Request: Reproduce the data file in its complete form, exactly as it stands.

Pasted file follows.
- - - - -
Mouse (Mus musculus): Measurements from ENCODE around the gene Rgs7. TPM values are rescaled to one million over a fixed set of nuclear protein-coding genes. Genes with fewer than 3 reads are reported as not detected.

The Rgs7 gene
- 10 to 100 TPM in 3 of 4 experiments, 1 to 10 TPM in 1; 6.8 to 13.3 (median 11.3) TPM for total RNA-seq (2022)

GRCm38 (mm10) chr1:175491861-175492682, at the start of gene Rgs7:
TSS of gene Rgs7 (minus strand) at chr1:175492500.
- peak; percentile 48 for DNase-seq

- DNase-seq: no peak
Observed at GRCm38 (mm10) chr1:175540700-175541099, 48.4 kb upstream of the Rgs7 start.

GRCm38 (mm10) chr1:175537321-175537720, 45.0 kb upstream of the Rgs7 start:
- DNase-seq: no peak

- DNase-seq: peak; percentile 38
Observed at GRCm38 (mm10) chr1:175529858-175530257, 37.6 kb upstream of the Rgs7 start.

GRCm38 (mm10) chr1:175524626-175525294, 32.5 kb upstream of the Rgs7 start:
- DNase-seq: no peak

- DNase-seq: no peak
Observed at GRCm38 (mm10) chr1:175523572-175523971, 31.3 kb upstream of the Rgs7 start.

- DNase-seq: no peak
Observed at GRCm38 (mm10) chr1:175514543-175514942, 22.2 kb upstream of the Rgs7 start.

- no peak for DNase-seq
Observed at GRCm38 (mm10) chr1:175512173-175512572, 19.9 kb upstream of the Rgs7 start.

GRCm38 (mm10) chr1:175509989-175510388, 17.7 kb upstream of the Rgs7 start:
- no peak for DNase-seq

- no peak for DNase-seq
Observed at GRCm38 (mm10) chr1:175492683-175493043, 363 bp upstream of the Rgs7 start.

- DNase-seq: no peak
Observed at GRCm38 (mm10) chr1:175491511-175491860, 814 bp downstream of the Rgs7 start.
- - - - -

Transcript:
Mouse (Mus musculus): Measurements from ENCODE around the gene Rgs7. TPM values are rescaled to one million over a fixed set of nuclear protein-coding genes. Genes with fewer than 3 reads are reported as not detected.

The Rgs7 gene
- 10 to 100 TPM in 3 of 4 experiments, 1 to 10 TPM in 1; 6.8 to 13.3 (median 11.3) TPM for total RNA-seq (2022)

GRCm38 (mm10) chr1:175491861-175492682, at the start of gene Rgs7:
TSS of gene Rgs7 (minus strand) at chr1:175492500.
- peak; percentile 48 for DNase-seq

- DNase-seq: no peak
Observed at GRCm38 (mm10) chr1:175540700-175541099, 48.4 kb upstream of the Rgs7 start.

GRCm38 (mm10) chr1:175537321-175537720, 45.0 kb upstream of the Rgs7 start:
- DNase-seq: no peak

- DNase-seq: peak; percentile 38
Observed at GRCm38 (mm10) chr1:175529858-175530257, 37.6 kb upstream of the Rgs7 start.

GRCm38 (mm10) chr1:175524626-175525294, 32.5 kb upstream of the Rgs7 start:
- DNase-seq: no peak

- DNase-seq: no peak
Observed at GRCm38 (mm10) chr1:175523572-175523971, 31.3 kb upstream of the Rgs7 start.

- DNase-seq: no peak
Observed at GRCm38 (mm10) chr1:175514543-175514942, 22.2 kb upstream of the Rgs7 start.

- no peak for DNase-seq
Observed at GRCm38 (mm10) chr1:175512173-175512572, 19.9 kb upstream of the Rgs7 start.

GRCm38 (mm10) chr1:175509989-175510388, 17.7 kb upstream of the Rgs7 start:
- no peak for DNase-seq

- no peak for DNase-seq
Observed at GRCm38 (mm10) chr1:175492683-175493043, 363 bp upstream of the Rgs7 start.

- DNase-seq: no peak
Observed at GRCm38 (mm10) chr1:175491511-175491860, 814 bp downstream of the Rgs7 start.